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JournoList Day Two: Shouldn't the Federal Gov't Do Something About This Fox News Problem?

2:05 PM, Jul 21, 2010 • By MARY KATHARINE HAM
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We are on Day Two of JournoList revelations at The Daily Caller.

JournoList Day Two: Shouldn't the Federal Gov't Do Something About This Fox News Problem?

Yesterday, we found out that liberal bloggers don't like conservatives, that writers employed by The Nation think America has the blood of millions of innocents on its hands, and that both would have liked to convince the media to ignore the rantings of the Rev. Jeremiah Wright in favor of covering Obama's policy press releases. Spencer Ackerman's call to smear conservatives as racist to distract from the Wright story was notable for its candor and naked partisan motivation, removing the veil of moral authority from liberals' cries of racism.

Today we learn more about mainstream players at national outlets, which is the more interesting part of the JournoList. Among the ideas that raise less objection than they should— wishing in graphic detail to witness the death of Rush Limbaugh and using the federal government to shut down a cable news network one doesn't like.

To his credit, Michael Sherer of Time magazine argues against the idea of the federal government yanking broadcast rights of Fox News, but everyone seems pretty much agreed that more government regulation of media should be used to deal with the Fox problem. At one point, a law professor suggests the FCC could opt not to renew Fox's broadcast license, and a writer for the Guardian favorably references Britain's libel laws, which presume writers guilty until proven innocent.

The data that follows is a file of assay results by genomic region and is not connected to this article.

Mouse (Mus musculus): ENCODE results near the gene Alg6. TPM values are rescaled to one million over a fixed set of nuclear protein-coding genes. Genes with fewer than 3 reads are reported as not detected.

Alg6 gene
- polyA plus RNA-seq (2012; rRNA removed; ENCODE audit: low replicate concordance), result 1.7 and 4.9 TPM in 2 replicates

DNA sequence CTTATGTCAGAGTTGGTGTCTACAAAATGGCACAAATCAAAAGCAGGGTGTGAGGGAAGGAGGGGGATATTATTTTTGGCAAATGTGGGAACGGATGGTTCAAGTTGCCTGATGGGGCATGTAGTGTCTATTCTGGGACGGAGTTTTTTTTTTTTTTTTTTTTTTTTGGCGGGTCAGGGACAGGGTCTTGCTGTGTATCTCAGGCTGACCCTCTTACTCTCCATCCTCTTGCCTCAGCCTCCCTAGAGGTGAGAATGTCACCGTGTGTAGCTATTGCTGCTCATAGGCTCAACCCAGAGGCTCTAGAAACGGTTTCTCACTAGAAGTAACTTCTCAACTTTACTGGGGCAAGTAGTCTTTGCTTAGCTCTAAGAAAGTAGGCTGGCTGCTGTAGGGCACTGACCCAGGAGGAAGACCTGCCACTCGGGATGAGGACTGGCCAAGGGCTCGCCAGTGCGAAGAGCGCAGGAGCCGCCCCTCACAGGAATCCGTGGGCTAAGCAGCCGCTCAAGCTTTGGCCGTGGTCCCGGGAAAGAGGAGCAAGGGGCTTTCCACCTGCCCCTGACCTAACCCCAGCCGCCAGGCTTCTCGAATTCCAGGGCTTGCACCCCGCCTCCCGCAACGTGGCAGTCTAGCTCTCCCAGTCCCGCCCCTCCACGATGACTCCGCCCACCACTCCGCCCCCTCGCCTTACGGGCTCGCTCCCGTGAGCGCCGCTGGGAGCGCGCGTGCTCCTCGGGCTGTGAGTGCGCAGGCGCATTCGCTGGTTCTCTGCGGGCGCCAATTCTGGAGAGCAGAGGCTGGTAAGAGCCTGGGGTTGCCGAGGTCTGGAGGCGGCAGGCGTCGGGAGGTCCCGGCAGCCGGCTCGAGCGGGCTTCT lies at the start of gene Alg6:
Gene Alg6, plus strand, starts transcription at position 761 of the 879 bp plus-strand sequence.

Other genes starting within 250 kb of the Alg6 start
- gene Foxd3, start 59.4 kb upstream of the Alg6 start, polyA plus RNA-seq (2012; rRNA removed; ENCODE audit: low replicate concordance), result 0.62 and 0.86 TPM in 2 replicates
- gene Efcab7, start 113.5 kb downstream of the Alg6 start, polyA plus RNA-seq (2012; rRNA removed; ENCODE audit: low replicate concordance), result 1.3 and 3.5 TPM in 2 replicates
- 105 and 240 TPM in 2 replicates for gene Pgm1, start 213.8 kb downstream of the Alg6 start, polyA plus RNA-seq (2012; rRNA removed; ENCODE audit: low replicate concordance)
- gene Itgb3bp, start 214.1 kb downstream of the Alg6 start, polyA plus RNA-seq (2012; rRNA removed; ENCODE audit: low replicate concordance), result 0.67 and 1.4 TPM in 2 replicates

But don't worry. Once the government starts funding journalism to save journalism, these guys will never lose their committment to fierce independence in favor of subservience to the state.

The Daily Caller:

Jonathan Zasloff, a law professor at UCLA, suggested that the federal government simply yank Fox off the air. “I hate to open this can of worms,” he wrote, “but is there any reason why the FCC couldn’t simply pull their broadcasting permit once it expires?”

And so a debate ensued. Time’s Scherer, who had seemed to express support for increased regulation of Fox, suddenly appeared to have qualms: “Do you really want the political parties/white house picking which media operations are news operations and which are a less respectable hybrid of news and political advocacy?”

But Zasloff stuck to his position. “I think that they are doing that anyway; they leak to whom they want to for political purposes,” he wrote. “If this means that some White House reporters don’t get a press pass for the press secretary’s daily briefing and that this means that they actually have to, you know, do some reporting and analysis instead of repeating press releases, then I’ll take that risk.”

Scherer seemed alarmed. “So we would have press briefings in which only media organizations that are deemed by the briefer to be acceptable are invited to attend?”

John Judis, a senior editor at the New Republic, came down on Zasloff’s side, the side of censorship. “Pre-Fox,” he wrote, “I’d say Scherer’s questions made sense as a question of principle. Now it is only tactical.

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